After Danbury’s career academy encounters new complications, city zoners bend the dimension rules

DANBURY — The city’s plans to retrofit a corporate campus into a career academy for 1,400 upper grade students ran into new complications as soon as the city received permission to rezone the 24-acre site from industrial to residential, and thereby permit the school.

“We did just go in and revise the zone to a residential zone which unfortunately drove us to have to get (a) variance (for) the building height from 52 feet to 55 feet,” said Antonio Iadarola, the city engineer, during a public hearing earlier this month. “The other thing is in the (residential) zone we are really only allowed to have a three-story, but the existing building is a four-story, so unfortunately due to the change in the zoning, it does require us to have you endorse the existing condition of the four-story building that is currently out there right now.”

And that wasn’t all.

“The (side yard) setback for a (residential) zone is 50 feet but unfortunately we only have 38 feet,” Iadarola said. “This is an existing condition.”

Iadarola further had to dispel concern that the city was adding two stories atop the existing building in a residential zone.

“I had several calls where people thought we were raising the height of the building 20 feet,” Iadarola said. “That is not the case at all.”

People may have gotten that idea because the city’s variance application said it proposed to increase the height of the building from 35 feet to 55 feet.

The good news is the Zoning Board of Appeals was more than willing to bend the rules to accommodate the city’s most important infrastructure project. The bad news is the Zoning Board of Appeals didn’t follow its own rules when it approved the variances on Jan. 12.

As a result, zoners had to call a special meeting a week later to revote and correct the technical error.

ZBA Vice Chairman Juan Rivas called it “a technical error that transpired at the meeting of Jan. 12 where two alternates who voted favorably on the variance request were not seated by the chair to vote as regular members.”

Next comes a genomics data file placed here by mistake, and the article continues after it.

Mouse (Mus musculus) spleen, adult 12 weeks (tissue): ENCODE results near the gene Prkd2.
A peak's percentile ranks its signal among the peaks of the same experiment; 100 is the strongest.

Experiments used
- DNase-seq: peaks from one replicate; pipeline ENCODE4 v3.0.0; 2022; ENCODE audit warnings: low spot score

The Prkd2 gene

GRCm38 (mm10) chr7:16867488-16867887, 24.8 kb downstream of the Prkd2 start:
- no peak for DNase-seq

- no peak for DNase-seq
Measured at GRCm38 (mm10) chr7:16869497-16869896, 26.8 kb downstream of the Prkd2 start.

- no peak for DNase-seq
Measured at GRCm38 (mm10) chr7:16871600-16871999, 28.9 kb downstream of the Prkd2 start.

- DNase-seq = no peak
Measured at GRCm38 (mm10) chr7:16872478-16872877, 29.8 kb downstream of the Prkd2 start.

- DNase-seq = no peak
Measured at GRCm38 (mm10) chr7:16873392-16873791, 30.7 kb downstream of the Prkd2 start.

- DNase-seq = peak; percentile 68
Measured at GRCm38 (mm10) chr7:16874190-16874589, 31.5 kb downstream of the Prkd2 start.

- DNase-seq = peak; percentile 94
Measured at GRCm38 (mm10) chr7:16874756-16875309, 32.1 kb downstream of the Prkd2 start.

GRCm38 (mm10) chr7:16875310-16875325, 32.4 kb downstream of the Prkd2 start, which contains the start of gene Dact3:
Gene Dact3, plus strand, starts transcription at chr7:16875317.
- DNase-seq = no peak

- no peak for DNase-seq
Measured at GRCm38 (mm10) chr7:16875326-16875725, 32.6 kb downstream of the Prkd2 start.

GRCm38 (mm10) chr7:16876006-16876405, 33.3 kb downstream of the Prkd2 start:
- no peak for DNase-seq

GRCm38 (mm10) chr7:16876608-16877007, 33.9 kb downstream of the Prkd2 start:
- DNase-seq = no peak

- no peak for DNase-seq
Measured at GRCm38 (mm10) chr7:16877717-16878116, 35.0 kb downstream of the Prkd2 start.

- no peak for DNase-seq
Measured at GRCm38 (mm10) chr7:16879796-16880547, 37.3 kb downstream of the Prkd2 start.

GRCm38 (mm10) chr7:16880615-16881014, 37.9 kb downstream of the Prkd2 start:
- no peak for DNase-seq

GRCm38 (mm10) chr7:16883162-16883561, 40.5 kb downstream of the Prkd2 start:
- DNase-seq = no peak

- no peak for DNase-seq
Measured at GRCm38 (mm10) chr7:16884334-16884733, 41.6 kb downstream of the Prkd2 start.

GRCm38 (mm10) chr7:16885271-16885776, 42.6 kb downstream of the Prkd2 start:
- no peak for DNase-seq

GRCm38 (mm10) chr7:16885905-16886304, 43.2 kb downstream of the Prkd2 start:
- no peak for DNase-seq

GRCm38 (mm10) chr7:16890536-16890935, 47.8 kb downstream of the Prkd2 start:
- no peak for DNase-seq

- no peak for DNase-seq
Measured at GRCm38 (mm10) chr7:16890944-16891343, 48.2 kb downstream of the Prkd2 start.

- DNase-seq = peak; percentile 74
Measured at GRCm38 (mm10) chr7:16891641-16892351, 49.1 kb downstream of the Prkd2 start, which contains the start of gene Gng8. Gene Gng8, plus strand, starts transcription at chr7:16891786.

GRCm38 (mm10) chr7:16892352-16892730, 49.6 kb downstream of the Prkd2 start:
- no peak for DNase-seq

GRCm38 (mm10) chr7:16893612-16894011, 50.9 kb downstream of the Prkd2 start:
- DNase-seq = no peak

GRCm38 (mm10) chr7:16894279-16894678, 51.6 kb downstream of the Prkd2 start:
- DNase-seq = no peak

If it sounds like the city is pressed for time, it is.

Leaders acknowledged earlier this week that the city will miss the career academy’s target opening date of August 2024, and the $164 million project will not be ready until the start of the next school year in August 2025.

That means city schools will have to suffer another year of overcrowding in a district that was counting on a new high school and a new middle school to start the 2024-2025 academic year.

The reason: failed negotiations with The Summit in February 2022 to locate the career academy at the 1.2-million-square-foot complex sent the city scrambling for an alternative with no room for error. Although the city promptly found a “better fit” at the former Cartus Corp. site on Apple Ridge Road, it took four months for the seller to remove a non-development deed restriction on 12 acres of the property, which the city insisted on before buying it.

That was four months the city didn’t have.

“Although we anticipate being able to finish the project well before August of 2025, you can’t open up a school of this size in mid-year,” Iadarola told The News-Times this week.

Schools Superintendent Kevin Walston said the district planned to implement the career academy model in 2024-25, but without the new west side facility.

Meanwhile the city continues its plans to retrofit the 260,000-square-foot office building overlooking Danbury Fair mall into a high school and middle school.

On Wednesday, Danbury’s Environmental Impact Commission gave the city the green light to build near environmentally sensitive land.

In addition to the two schools, blueprints call for new district offices and the add-on construction of a gymnasium.

“This project will not have any immediate or direct impact on the wetlands,” Iadarola told the environmental commission. “All the work on this project is in the 100 foot (buffer) and consists of removing pavement and putting down new pavement, converting existing pavement into grass area and restoring the storm water basins to their original configuration.”

Reach Rob Ryser at or 203-731-3342